Traditional Group Health Plans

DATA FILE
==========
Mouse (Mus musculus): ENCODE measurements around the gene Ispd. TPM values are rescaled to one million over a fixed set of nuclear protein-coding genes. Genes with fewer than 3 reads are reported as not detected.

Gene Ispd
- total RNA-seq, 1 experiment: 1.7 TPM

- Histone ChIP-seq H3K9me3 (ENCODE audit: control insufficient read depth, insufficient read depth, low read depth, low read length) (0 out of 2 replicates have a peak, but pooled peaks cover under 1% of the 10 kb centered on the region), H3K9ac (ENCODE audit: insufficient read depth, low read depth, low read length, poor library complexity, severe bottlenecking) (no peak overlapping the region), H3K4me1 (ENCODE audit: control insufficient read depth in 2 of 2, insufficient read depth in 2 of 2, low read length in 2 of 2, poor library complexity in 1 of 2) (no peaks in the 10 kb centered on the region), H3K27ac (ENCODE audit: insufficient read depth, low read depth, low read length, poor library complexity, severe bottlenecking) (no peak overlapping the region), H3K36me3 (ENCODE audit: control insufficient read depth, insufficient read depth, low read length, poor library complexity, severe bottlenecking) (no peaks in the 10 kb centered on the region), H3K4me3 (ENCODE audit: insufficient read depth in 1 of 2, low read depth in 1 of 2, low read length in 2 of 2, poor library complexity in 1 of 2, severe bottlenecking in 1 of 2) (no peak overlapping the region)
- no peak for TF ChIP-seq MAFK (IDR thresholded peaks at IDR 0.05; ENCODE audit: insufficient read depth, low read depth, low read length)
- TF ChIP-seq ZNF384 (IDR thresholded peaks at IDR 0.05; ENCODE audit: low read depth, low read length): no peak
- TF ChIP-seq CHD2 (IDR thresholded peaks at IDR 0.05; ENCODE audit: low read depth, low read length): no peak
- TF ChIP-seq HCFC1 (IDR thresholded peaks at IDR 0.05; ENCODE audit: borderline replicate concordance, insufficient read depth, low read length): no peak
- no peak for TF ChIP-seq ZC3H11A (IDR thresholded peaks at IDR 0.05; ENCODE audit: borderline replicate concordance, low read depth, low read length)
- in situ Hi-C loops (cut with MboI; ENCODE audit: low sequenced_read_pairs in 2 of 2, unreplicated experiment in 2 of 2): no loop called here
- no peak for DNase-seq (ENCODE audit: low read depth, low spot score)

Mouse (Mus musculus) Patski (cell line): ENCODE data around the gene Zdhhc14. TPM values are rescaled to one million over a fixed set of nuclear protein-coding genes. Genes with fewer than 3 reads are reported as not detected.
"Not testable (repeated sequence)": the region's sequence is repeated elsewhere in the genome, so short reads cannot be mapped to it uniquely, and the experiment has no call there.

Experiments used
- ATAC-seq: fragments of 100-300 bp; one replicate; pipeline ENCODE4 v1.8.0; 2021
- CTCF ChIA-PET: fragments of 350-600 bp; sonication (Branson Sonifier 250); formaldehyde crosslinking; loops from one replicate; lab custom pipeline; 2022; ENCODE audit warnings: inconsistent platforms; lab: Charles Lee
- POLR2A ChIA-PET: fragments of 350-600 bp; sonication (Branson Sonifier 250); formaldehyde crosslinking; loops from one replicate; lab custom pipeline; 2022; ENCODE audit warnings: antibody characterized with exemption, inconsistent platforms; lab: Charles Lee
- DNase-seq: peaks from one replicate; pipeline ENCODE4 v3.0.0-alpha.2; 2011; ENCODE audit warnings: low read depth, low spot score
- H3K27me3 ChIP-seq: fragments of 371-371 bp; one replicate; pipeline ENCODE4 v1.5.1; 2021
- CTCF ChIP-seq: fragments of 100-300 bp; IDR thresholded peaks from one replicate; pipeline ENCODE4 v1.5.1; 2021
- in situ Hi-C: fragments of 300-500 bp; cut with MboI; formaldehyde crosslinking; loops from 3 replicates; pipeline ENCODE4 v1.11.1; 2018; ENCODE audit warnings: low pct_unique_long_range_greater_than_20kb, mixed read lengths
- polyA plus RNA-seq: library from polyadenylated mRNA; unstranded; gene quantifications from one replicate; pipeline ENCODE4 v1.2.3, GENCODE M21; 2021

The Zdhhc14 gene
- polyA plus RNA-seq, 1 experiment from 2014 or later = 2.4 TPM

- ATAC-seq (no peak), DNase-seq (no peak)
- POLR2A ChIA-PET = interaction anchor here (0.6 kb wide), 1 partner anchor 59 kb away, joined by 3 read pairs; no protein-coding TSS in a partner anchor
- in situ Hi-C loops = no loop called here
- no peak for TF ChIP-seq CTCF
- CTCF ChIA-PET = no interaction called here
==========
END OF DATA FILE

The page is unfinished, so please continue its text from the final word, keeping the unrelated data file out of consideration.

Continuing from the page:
Historically, Health Maintenance Organizations (“HMOs”) tended to use the term “health plan”, while commercial insurance companies used the term “health insurance”. A health plan can also refer to a subscription-based medical care arrangement offered through HMOs, preferred provider organizations (“PPOs”), or point of service plans (“POS”). These plans are similar to pre-paid dental, pre-paid legal and pre-paid vision plans. Pre-paid health plans typically pay for a fixed number of services (for instance, $300 in preventive care, a certain number of days of hospice or psychiatric care or in a skilled nursing facility; a fixed number of home health visits, a fixed number of spinal manipulation charges, etc.). The services offered are usually at the discretion of a utilization review nurse who is often contracted through the managed care entity providing the subscription health plan. This determination may be made either prior to or after hospital admission (concurrent utilization review). PPO’s normally feature networks with negotiated fees and charges that feature a co-pay (first amount owning paid by insured) and deductibles that may be low or high. They normally do not require referrals or review, unless involving hospitalizations or surgeries, generally referred to as pre-admittance.